The major reasons for these ‘occupational deaths’ include, among others, explosion, fire, prime movers, machinery moved by mechanical powers, accident due to motor vehicles at construction site and electrocution, the ministry had said. A significant number of such deaths were reported from the top industrialised states, including Gujarat, Maharashtra and Tamil Nadu, the data further revealed.
Much like union leaders, labour experts—who contend that the official figures are often underreported—have argued for long that the rise in industrial accidents is correlated to the dilution of industrial labour and safety regulations that the Central and the state governments have undertaken over the years under the garb of boosting the country’s rank in the World Bank’s global index of Ease of Doing Business.
“With the scrapping of mandatory government oversight of safety regulations, no mystery, industrial and fire-related accidents have shot up. The labour reforms have seemingly rewarded India’s working poor with greater workplace insecurity for helping India climb the ladder of global best practices,” R Nagaraj, visiting professor, Centre for Development Studies, Thiruvananthapuram, wrote last year.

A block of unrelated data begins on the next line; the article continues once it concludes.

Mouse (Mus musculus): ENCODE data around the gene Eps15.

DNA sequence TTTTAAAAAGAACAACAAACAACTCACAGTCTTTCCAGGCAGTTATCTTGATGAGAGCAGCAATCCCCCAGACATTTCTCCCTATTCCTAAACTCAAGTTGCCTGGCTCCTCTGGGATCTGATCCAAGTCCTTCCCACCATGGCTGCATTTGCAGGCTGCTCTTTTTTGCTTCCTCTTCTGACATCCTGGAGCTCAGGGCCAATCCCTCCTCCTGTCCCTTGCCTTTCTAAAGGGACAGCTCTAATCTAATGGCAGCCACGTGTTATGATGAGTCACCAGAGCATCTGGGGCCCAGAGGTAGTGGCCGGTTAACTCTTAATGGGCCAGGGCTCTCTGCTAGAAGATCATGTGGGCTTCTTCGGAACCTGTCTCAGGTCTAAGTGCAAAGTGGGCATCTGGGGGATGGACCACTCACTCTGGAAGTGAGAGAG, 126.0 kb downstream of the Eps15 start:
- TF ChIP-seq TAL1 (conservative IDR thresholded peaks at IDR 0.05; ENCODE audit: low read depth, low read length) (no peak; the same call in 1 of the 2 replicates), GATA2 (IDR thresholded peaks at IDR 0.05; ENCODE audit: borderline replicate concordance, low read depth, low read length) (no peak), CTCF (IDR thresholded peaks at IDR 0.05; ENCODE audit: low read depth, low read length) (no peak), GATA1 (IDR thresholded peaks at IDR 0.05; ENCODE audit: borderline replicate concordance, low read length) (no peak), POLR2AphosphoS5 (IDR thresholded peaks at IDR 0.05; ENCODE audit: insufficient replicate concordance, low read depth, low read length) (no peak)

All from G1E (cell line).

While marking the 37th Anniversary of the 1984 Bhopal gas tragedy o December 3, 2021, V Ramana Dhara, former member of the International Medical Commission on Bhopal, also flagged the lack of political expediency and economic viability as being part of the answer to the pressing questions pertaining to the failure in strengthening the industrial safety standards.
The Narendra Modi government appears to be addressing the issue of industrial accidents through its reform-oriented four Labour Codes, which still have not been implemented since their passage in Parliament in September 2020.
Under the Occupational Safety, Health and Working Conditions Code, 2020, enacted after amalgamating 13 central labour enactments, the labour ministry set up four expert committees in April last year to review the rules and regulations pertaining to safety, fire, and other working conditions. The committees, comprising officials from both public and private sectors, were supposed to suggest safety standards for factories, dock works, building and other construction works and fire safety.
Sanjay Vadhavkar, executive committee member of IndustriALL, said that the concerns and recommendations of trade unions and workers “were not addressed” by the expert panels. “We demand that the Central and the state governments disclose all the relevant information on accidents, make the investigation reports public and fix responsibility on either employers or concerned government authorities,” he said.
Notably, the labour codes have been criticised by trade unions across the country for diluting labour regulations. Union leaders fear that this will allow employers to further shirk their responsibilities towards workers.